Celebrating International Day of Older Persons


Today marks the 30th anniversary of the International Day of Older Persons’. This year we are celebrating the many women in the older generation who have paved the way for health care.

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Today marks the 30th anniversary of the International Day of Older Persons! This year the pandemic threatened and changed many lives in the older generation, as health and shielding became paramount factors in potentially life-threatening situations. People aged 75+ were impacted the most by COVID, as over 50% of the lives lost to this virus fell into this age category. 

This year we also celebrate the many nurses and midwives who have dedicated their lives to health care. Paving the way for future generations and who have also yet to be recognised for their achievements and dedication to the healthcare industry.

Joining these two celebratory events together, we want to honour the many women in the older generation, who have contributed greatly to our health systems. While also outlining some of the ways you can show your solidarity for the older generation by protecting them as the pandemic continues.  

Health care heroes

  1. Elizabeth Blackwell – Starting at the beginning, Dr Blackwell was the first woman in history to “receive a medical degree in the United States, and the first woman on the Medical Register of the General Medical Council” (source). Backwell dedicated her life to medicine after a close friend suffering from a terminal illness confessed embarrassment and shame when being examined by only males doctors. Though her acceptance into medical school was approved by the student board as a practical joke, Backwell excelled beyond expectations ranking first in her class. Continuing to dedicate her life to medicine, Blackwell opened up multiple practices and later in her career, launched a medical school for women. Though Blackwell passed in the early 1900s, her legacy continues to change the lives of women within the medical field. 
  2. Roselyn P. Epps – Dr Epps was an American paediatrician and physician who was honoured as the first African-American woman to be president of the American Medical Women’s Association. Epps’ showed a dedication to learning as she majored in zoology and chemistry while pursuing her medical certifications. As president of AMWA, Epps advocated research, scholarship programmes and volunteer services that focused on women’s health. She passed in 2014 after writing over 90 professional medical articles.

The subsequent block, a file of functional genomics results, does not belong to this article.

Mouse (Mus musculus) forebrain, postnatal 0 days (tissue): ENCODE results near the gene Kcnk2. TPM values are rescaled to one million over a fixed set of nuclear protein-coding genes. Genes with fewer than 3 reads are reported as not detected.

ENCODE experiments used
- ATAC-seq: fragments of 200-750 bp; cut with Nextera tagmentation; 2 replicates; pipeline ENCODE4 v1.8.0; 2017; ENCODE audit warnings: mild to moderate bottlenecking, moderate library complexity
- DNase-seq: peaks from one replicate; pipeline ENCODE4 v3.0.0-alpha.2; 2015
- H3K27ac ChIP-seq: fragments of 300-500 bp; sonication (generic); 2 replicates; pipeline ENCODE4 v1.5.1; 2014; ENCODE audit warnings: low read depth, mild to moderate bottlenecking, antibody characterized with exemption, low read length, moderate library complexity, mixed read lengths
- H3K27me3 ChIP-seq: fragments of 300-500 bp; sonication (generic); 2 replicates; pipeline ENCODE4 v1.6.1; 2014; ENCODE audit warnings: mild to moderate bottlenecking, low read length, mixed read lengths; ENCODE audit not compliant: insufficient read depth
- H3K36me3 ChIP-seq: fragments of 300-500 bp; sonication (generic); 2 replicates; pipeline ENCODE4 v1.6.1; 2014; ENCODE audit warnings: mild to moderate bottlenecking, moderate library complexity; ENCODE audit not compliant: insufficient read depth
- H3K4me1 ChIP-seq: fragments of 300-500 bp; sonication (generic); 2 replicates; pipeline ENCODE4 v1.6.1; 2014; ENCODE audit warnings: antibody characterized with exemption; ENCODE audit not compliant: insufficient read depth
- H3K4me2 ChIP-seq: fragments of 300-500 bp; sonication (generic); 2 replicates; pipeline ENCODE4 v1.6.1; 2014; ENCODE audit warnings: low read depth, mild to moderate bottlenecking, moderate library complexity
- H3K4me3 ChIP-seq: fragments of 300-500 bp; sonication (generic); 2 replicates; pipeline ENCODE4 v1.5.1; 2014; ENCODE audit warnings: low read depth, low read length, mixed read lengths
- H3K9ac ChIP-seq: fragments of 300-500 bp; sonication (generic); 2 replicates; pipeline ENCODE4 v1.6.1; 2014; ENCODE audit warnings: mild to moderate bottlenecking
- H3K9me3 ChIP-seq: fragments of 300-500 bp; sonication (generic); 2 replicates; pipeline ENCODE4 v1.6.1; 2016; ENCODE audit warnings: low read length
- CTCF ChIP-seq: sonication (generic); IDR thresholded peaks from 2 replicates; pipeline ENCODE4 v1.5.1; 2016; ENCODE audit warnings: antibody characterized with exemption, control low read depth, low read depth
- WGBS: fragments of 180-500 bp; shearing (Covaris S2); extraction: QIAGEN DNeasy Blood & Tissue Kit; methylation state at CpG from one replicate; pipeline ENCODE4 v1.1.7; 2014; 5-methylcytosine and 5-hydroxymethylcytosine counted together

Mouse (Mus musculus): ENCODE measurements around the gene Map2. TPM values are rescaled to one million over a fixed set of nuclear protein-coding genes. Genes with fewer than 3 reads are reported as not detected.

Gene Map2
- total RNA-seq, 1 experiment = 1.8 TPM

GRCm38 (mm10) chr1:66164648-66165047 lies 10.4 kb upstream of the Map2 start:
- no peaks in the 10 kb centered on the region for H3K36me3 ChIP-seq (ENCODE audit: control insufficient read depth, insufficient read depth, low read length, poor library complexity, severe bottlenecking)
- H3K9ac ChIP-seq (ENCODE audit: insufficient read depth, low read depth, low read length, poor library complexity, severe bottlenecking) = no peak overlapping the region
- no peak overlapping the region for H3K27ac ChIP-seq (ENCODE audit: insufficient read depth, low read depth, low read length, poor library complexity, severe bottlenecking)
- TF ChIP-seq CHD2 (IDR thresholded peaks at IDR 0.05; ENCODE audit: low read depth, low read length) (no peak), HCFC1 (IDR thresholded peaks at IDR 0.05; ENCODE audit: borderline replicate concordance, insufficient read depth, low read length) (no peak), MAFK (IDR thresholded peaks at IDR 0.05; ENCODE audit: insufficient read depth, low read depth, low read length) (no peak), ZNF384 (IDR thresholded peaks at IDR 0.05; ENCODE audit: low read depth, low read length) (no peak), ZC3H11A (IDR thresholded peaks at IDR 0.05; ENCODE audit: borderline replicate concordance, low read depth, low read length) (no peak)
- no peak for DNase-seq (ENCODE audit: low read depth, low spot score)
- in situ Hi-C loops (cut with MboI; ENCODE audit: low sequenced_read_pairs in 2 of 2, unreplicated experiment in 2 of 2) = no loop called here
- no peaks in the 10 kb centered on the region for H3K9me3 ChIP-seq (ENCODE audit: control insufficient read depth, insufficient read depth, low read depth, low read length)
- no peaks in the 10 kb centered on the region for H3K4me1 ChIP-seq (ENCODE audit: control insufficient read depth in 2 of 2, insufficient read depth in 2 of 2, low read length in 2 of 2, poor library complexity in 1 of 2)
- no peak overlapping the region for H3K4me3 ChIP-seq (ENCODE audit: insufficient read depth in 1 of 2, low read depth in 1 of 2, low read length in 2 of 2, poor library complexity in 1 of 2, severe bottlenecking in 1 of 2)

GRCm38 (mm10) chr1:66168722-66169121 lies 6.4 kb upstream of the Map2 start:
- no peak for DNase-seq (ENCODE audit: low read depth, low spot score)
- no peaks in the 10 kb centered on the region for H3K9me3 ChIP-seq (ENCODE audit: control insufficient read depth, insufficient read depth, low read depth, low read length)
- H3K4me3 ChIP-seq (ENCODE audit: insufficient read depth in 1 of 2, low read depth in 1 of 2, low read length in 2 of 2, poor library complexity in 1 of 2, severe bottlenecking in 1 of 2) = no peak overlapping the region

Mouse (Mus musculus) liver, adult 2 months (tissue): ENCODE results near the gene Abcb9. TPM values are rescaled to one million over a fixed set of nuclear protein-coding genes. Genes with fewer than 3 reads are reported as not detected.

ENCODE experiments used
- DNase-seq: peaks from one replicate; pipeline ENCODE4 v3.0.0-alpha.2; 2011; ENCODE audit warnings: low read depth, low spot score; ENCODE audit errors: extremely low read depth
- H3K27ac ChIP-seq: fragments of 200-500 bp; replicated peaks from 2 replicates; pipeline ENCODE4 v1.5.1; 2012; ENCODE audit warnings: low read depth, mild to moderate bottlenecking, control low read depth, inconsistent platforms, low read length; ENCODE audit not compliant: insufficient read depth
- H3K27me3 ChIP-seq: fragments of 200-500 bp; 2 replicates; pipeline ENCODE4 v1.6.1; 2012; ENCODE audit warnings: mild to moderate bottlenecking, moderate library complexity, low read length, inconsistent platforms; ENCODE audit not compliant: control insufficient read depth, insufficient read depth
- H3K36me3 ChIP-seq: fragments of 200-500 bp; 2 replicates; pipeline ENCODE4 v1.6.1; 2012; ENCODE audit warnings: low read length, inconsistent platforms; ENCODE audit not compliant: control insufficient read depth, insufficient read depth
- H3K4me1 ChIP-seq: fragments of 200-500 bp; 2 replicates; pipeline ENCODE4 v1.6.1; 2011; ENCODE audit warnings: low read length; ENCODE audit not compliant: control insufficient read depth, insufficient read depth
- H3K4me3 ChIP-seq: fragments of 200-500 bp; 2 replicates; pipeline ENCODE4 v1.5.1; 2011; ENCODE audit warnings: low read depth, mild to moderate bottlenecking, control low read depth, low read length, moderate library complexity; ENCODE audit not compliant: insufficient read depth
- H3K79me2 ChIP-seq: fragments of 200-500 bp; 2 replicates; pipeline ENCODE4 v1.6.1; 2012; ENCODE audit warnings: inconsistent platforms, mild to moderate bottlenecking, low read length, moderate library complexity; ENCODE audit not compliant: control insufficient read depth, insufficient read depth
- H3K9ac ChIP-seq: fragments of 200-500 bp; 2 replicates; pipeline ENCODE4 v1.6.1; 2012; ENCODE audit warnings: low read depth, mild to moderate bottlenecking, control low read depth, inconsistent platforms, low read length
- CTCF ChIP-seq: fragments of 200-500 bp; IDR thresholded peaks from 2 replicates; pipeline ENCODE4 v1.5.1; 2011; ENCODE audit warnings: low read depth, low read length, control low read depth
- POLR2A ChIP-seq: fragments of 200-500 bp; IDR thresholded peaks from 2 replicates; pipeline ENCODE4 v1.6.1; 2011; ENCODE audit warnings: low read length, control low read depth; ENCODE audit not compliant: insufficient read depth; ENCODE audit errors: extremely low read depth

3. Hawa Abdi – Physician Dr Abdi dedicated her life to providing high-quality healthcare, education, and shelter to vulnerable people, even in times of war and famine (source). She was Somalia’s first-ever female obstetrician who fought for humanitarian rights, equality and justice throughout her life. Hawa Abdi rose to fame as civil war changed her country. She turned her small clinic that she opened in 1983 on her family’s land to assist women in childbirth and to promote health care for children, into a fully operational hospital, school and home for displaced people. She saved and cared for many lives and will never be forgotten. She passed in August 2020.

These women and many more have changed the history and future of health care throughout the world. Even now their impact can be felt as we access and use many of the in-hospital treatments that we couldn’t imagine living without.

Elizabeth Blackwell, Roselyn P Epps and Hawa abdi pictured

Stand in solidarity for the International Day of Older Persons

Protecting our older generation during COVID is one of the ways we can show our appreciation and respect for all that they have done throughout their lives. COVID has shaken many families throughout the world and we need to safeguard those most vulnerable.  

How you can help

Aside from wearing masks and washing your hands, there are many other ways you can reduce the likelihood of COVID affecting your family. Here are 3 key safeguarding habits you should integrate into your routine;

1) Wash and change your mask – Washing cloth masks every day and changing your medical mask frequently reduces the likelihood of germs being passed in public places. Masks are held on tightly to our skin so try viewing them in the same way as underwear and change/wash them daily.

2) Wipe down groceries – Many germs can hide on food packaging or raw fruit and veg. Wash these products either in clean water or with a biodegradable wipe before placing them in your home.

3) Avoiding congested spaces – Though the rule of 6 has been implemented in the UK, avoiding large gatherings and overly busy places with no ventilation is the best way to avoid you catching COVID or passing it onto those more vulnerable. 

Recognising the barriers the older generation overcame to provide us with our current quality of life and safeguarding them against COVID are just two of the ways we can celebrate the International Day of Older Persons. However, until COVID disappears we should still stay vigilant in times of hardship, relying on our social bubbles to help us work through this pandemic. 

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4 thoughts on “Celebrating International Day of Older Persons

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